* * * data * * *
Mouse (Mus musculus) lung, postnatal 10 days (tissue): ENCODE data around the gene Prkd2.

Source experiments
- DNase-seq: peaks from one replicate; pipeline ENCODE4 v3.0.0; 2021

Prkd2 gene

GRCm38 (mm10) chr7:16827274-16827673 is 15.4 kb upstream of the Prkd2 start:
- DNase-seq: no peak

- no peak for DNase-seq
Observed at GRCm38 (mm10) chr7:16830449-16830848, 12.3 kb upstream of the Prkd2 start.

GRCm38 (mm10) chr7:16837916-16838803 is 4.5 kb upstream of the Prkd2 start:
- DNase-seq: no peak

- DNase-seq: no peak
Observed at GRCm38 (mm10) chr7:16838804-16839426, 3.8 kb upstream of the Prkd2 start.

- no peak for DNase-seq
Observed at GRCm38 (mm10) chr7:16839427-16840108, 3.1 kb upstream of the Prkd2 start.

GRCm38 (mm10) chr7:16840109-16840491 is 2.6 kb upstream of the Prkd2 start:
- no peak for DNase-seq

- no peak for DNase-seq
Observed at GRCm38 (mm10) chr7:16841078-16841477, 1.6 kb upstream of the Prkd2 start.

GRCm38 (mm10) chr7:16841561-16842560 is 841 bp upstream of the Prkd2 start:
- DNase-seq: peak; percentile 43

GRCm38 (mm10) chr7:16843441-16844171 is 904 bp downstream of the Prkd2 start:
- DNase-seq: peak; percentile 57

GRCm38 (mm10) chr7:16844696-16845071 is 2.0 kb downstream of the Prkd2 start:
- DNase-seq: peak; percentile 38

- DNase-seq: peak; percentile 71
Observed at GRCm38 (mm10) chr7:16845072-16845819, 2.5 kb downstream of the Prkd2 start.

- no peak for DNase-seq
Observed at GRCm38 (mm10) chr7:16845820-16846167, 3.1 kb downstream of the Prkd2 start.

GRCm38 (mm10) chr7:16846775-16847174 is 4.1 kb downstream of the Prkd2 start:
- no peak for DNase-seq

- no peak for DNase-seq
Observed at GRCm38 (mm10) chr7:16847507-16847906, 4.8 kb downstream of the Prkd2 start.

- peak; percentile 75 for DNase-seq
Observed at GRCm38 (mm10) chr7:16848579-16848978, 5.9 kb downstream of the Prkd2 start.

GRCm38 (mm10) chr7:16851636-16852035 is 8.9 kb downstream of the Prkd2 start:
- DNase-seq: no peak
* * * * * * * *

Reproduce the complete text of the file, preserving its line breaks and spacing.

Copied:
Mouse (Mus musculus) lung, postnatal 10 days (tissue): ENCODE data around the gene Prkd2.

Source experiments
- DNase-seq: peaks from one replicate; pipeline ENCODE4 v3.0.0; 2021

Prkd2 gene

GRCm38 (mm10) chr7:16827274-16827673 is 15.4 kb upstream of the Prkd2 start:
- DNase-seq: no peak

- no peak for DNase-seq
Observed at GRCm38 (mm10) chr7:16830449-16830848, 12.3 kb upstream of the Prkd2 start.

GRCm38 (mm10) chr7:16837916-16838803 is 4.5 kb upstream of the Prkd2 start:
- DNase-seq: no peak

- DNase-seq: no peak
Observed at GRCm38 (mm10) chr7:16838804-16839426, 3.8 kb upstream of the Prkd2 start.

- no peak for DNase-seq
Observed at GRCm38 (mm10) chr7:16839427-16840108, 3.1 kb upstream of the Prkd2 start.

GRCm38 (mm10) chr7:16840109-16840491 is 2.6 kb upstream of the Prkd2 start:
- no peak for DNase-seq

- no peak for DNase-seq
Observed at GRCm38 (mm10) chr7:16841078-16841477, 1.6 kb upstream of the Prkd2 start.

GRCm38 (mm10) chr7:16841561-16842560 is 841 bp upstream of the Prkd2 start:
- DNase-seq: peak; percentile 43

GRCm38 (mm10) chr7:16843441-16844171 is 904 bp downstream of the Prkd2 start:
- DNase-seq: peak; percentile 57

GRCm38 (mm10) chr7:16844696-16845071 is 2.0 kb downstream of the Prkd2 start:
- DNase-seq: peak; percentile 38

- DNase-seq: peak; percentile 71
Observed at GRCm38 (mm10) chr7:16845072-16845819, 2.5 kb downstream of the Prkd2 start.

- no peak for DNase-seq
Observed at GRCm38 (mm10) chr7:16845820-16846167, 3.1 kb downstream of the Prkd2 start.

GRCm38 (mm10) chr7:16846775-16847174 is 4.1 kb downstream of the Prkd2 start:
- no peak for DNase-seq

- no peak for DNase-seq
Observed at GRCm38 (mm10) chr7:16847507-16847906, 4.8 kb downstream of the Prkd2 start.

- peak; percentile 75 for DNase-seq
Observed at GRCm38 (mm10) chr7:16848579-16848978, 5.9 kb downstream of the Prkd2 start.

GRCm38 (mm10) chr7:16851636-16852035 is 8.9 kb downstream of the Prkd2 start:
- DNase-seq: no peak